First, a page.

Say yes to affirmative action (s03e11)

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[00:00:00] Chris Hartgerink: Hi, and welcome to another episode of the Open Update.

For Liberate Science. I'm Chris Hartgerink, joined by my co-host Sarahanne Field.

[00:00:08] Sarahanne Field: Hi there.

[00:00:09] Chris Hartgerink: And as always, in the open update, we talk about power imbalances in research and the societies we live in, to better understand and imagine alternatives. So thanks for joining us on this journey.

Today specifically, we will talk about affirmative action. This has been a hot topic just in general. You probably have discussed this with family over, over the decades. Just last week, the Supreme Court in the US said university of Harvard and University of North Carolina are no longer allowed to do affirmative action in their selection procedures for new students.

While we are not lawyers, so, we are not gonna dig into the specifics of that case. It is a very interesting development because what happens in the US affects also, other cultures around the world. And we thought it would be very worthwhile to talk about, well, is there a level playing field? Why would we need affirmative action? Or in some countries it's called a positive discrimination. Why would we need this to begin with? Is it creating new forms of discrimination or not?

And we thought we'd have a conversation about this to also share some of our thoughts and to go in a bit deeper, and to Take that news, try and process it, and get us just a few steps down the road, hopefully in the right direction.

So Sarahanne when you hear affirmative action, what is the first thing that comes to mind?

[00:01:40] Sarahanne Field: Basically, affirmative action refers to when we favor certain individuals in policy decision making and that kinda thing, in order to level the playing field.

So in the case of, for example, women in some programs like college admissions, they have got favoritism to some extent when they've been selected in order to make it a little bit even because historically men have performed better in certain selection processes.

What do I think about when I, when I hear affirmative action? Honestly, I have mixed feelings, but they're mostly positive. So, you know, as I just said historically in, you know, relevant for me, males have been favored in terms of getting career benefits, getting selected for certain positions, getting admitted to certain more exclusive programs and that kind of thing.

I would say that affirmative action is a kind of a systematic over steer where we're attempting to write past problems of, of systems that continue by going a little heavier on the other side to sort of even out the playing field. So that, that's sort of my, my predominant feeling. I think it's good.

[00:02:56] Chris Hartgerink: You highlight the aspect of male-woman. There's also the aspect of race over the centuries and whether somebody, was somebody's great, great, great grandparents were slaves or not, and the resources they had back then and ultimately how that affects where you are today.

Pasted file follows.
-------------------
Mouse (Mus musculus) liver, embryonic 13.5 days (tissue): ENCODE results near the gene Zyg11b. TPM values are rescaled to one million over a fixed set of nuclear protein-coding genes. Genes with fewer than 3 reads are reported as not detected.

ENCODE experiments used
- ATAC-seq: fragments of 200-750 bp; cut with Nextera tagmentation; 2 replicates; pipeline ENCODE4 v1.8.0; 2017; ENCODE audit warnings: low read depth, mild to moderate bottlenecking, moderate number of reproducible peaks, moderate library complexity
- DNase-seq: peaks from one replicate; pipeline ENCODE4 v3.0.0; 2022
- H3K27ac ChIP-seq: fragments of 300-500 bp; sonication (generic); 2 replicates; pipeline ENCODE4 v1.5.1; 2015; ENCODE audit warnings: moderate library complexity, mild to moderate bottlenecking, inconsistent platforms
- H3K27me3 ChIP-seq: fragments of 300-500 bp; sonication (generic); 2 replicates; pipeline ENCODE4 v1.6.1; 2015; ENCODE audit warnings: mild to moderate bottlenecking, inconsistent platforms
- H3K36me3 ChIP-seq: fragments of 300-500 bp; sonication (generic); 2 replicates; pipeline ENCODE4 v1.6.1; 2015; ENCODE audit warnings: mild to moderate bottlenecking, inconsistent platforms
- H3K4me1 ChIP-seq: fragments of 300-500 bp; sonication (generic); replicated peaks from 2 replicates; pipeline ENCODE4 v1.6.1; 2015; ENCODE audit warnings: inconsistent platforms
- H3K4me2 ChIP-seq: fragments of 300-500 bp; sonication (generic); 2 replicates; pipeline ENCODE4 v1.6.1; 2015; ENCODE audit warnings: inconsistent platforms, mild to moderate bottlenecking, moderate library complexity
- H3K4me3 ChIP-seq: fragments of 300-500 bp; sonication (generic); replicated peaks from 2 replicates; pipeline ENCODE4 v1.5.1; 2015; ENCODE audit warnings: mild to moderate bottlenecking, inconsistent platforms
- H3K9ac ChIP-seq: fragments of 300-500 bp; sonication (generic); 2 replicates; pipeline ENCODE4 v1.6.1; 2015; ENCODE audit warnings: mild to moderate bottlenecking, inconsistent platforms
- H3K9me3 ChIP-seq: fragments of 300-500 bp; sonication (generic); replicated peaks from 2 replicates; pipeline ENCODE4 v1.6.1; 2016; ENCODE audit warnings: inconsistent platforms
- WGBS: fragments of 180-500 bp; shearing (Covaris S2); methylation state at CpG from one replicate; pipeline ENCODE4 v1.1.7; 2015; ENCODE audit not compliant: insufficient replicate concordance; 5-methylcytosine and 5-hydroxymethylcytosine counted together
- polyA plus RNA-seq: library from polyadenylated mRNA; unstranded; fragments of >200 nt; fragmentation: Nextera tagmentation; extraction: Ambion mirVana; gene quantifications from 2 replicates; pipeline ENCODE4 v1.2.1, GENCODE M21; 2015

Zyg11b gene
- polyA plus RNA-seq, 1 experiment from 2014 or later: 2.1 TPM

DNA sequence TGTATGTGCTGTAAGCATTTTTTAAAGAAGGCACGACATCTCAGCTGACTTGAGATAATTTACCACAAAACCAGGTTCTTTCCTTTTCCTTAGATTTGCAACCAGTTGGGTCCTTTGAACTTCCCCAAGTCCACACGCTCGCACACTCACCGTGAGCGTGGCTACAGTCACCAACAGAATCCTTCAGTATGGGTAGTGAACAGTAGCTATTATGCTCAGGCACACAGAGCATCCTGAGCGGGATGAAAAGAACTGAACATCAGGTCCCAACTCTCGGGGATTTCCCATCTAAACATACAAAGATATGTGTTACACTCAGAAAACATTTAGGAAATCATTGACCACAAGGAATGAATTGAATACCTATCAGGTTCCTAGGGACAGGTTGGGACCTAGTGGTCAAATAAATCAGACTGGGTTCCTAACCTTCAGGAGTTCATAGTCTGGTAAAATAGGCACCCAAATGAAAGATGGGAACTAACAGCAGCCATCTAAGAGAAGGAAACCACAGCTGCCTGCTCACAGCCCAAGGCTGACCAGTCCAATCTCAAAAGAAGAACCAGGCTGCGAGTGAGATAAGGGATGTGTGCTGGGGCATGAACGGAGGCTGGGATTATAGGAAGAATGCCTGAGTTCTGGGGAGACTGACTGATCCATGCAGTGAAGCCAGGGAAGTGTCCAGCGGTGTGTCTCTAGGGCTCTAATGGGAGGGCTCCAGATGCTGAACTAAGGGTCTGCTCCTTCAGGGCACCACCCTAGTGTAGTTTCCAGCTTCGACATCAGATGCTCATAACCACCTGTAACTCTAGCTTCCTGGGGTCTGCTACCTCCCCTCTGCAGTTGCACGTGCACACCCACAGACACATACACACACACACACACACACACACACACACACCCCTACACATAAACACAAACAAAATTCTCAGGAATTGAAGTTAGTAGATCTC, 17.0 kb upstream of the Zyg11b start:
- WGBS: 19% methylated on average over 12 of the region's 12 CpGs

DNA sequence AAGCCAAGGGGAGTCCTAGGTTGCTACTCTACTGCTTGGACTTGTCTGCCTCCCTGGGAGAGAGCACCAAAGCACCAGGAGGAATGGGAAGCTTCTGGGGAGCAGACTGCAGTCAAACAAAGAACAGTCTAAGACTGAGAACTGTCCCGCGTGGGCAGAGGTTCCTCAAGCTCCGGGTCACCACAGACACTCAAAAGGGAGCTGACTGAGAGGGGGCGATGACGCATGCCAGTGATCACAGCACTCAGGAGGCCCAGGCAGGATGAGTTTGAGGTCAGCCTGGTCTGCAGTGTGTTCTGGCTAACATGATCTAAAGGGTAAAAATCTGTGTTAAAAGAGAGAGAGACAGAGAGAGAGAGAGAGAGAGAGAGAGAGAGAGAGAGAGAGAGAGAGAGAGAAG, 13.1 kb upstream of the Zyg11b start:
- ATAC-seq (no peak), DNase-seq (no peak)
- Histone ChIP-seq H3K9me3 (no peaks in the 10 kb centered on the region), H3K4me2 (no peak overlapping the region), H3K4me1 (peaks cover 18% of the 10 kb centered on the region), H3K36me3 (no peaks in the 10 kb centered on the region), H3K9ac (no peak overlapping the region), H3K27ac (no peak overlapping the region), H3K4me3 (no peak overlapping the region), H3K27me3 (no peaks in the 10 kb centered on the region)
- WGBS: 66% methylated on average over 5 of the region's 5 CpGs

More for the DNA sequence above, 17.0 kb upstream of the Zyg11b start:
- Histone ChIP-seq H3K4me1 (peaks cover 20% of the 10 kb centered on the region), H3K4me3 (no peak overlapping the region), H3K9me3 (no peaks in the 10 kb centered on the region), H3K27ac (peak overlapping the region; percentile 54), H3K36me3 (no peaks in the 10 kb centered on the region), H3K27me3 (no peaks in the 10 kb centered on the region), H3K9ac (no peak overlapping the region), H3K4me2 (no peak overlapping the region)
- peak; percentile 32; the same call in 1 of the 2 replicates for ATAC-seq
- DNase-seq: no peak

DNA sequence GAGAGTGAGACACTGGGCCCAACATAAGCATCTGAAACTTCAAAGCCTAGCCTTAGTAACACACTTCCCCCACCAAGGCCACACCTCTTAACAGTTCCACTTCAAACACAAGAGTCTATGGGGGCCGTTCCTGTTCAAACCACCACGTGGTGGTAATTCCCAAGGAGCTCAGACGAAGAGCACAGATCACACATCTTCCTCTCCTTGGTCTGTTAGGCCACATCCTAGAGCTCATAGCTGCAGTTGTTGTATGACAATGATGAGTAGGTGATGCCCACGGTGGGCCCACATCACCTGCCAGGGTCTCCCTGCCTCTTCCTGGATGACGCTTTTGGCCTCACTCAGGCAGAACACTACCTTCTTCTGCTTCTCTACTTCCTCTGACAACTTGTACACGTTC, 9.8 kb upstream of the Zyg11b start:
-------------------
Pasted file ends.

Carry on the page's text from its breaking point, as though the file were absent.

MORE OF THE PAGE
So this idea of you might have a very small divergence 20 generations ago, but if that difference keeps Increasing over time each generation, then, you know, at some point there's gonna be a huge gap. And we see this, for example, with the wealth that people have. White people overall have way more capital or assets than black people in the US for example. I don't know how it splits out to different countries, but we, we have all of these differences.

If you're in a car and you have under or oversteer, you also need to correct it. Otherwise, you just keep slipping and potentially crash.

In this situation, I think it's very similar where if somebody didn't go to university for six generations and is now the very first one in their family, after all those generations to go, they are not starting at the same point or with the same benefits, whether that's social capital or anything else.

So if you wouldn't over steer in the correct direction or oversteer and have affirmative action, you run the risk of selecting the people who have, you know, benefited so much more over time.

Affirmative action ultimately is very positive because in a way, if we do this, Correctly, if we do this conscientiously and we, then over time, we will need to correct our course less and less. And so I feel like this argument that we start discriminating against white people, for example, or against men, is ultimately, it's a moot point because this is helping us move in the direction where we don't need to consider these dimensions as a factor anymore.

It's also not the case that if you have two students who would get admitted, potentially that there that somebody plays the gender card or somebody plays the race card, that's not at all the case.

There's also a component of, in these specific court cases, that it's simply another point that is evaluated. It's not the overall evaluation. So it also very much depends on how affirmative action is implemented, because yeah, the devil is in the details.

So overall, I personally, I'm happy that this notion, this idea exists.

[00:05:40] Sarahanne Field: I like affirmative action for a long-term vision or a long-term idea.

The history of science has supported gender identity and racial inequity, right? And institutions have allowed this discrimination to continue. Which for, for me, thinking in terms of ethics and responsible research, I'm concerned that this results in a suboptimal or a narrow research agenda because we're just missing out on a bunch of voices that really should be there.